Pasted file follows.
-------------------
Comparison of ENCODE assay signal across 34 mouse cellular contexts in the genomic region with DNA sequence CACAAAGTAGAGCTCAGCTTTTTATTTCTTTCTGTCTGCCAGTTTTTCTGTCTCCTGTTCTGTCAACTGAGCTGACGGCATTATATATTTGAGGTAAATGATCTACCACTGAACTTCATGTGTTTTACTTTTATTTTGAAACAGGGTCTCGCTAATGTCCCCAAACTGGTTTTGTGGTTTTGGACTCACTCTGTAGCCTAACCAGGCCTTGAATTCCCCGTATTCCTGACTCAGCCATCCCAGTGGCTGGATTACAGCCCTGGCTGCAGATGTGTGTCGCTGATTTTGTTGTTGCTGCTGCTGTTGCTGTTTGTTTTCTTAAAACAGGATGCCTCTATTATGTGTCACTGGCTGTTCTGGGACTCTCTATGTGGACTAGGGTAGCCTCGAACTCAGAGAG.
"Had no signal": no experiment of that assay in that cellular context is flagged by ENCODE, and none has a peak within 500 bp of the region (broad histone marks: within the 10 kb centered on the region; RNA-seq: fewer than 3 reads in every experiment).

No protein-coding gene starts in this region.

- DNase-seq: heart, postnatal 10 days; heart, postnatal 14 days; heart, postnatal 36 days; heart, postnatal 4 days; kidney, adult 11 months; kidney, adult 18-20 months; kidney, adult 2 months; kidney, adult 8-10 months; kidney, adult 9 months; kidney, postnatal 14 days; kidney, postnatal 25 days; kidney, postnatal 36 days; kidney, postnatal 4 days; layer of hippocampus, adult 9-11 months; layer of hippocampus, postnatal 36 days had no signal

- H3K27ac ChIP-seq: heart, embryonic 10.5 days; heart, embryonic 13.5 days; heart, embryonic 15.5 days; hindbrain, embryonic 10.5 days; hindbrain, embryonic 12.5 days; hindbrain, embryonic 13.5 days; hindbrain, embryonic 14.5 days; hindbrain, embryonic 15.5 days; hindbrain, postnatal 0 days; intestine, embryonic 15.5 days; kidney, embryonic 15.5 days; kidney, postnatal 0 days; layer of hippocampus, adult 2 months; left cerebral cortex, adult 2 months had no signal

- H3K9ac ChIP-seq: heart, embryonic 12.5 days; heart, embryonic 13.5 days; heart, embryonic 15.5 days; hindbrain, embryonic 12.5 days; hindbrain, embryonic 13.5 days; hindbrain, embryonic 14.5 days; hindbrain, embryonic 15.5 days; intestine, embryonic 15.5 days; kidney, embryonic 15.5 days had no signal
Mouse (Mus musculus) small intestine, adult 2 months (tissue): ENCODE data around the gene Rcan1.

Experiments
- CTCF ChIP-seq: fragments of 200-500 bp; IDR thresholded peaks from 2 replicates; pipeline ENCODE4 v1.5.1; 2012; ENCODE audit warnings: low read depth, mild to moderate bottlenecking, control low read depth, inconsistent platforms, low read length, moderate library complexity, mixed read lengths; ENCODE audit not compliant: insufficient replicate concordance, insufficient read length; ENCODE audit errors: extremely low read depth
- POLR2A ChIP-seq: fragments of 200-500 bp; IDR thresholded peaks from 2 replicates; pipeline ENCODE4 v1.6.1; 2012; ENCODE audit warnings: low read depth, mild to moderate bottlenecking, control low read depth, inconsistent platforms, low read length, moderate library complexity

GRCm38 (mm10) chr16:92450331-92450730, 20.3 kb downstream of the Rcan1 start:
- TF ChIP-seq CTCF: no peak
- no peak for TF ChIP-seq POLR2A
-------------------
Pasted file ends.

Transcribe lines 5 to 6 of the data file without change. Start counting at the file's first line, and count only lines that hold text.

- H3K27ac ChIP-seq: heart, embryonic 10.5 days; heart, embryonic 13.5 days; heart, embryonic 15.5 days; hindbrain, embryonic 10.5 days; hindbrain, embryonic 12.5 days; hindbrain, embryonic 13.5 days; hindbrain, embryonic 14.5 days; hindbrain, embryonic 15.5 days; hindbrain, postnatal 0 days; intestine, embryonic 15.5 days; kidney, embryonic 15.5 days; kidney, postnatal 0 days; layer of hippocampus, adult 2 months; left cerebral cortex, adult 2 months had no signal

- H3K9ac ChIP-seq: heart, embryonic 12.5 days; heart, embryonic 13.5 days; heart, embryonic 15.5 days; hindbrain, embryonic 12.5 days; hindbrain, embryonic 13.5 days; hindbrain, embryonic 14.5 days; hindbrain, embryonic 15.5 days; intestine, embryonic 15.5 days; kidney, embryonic 15.5 days had no signal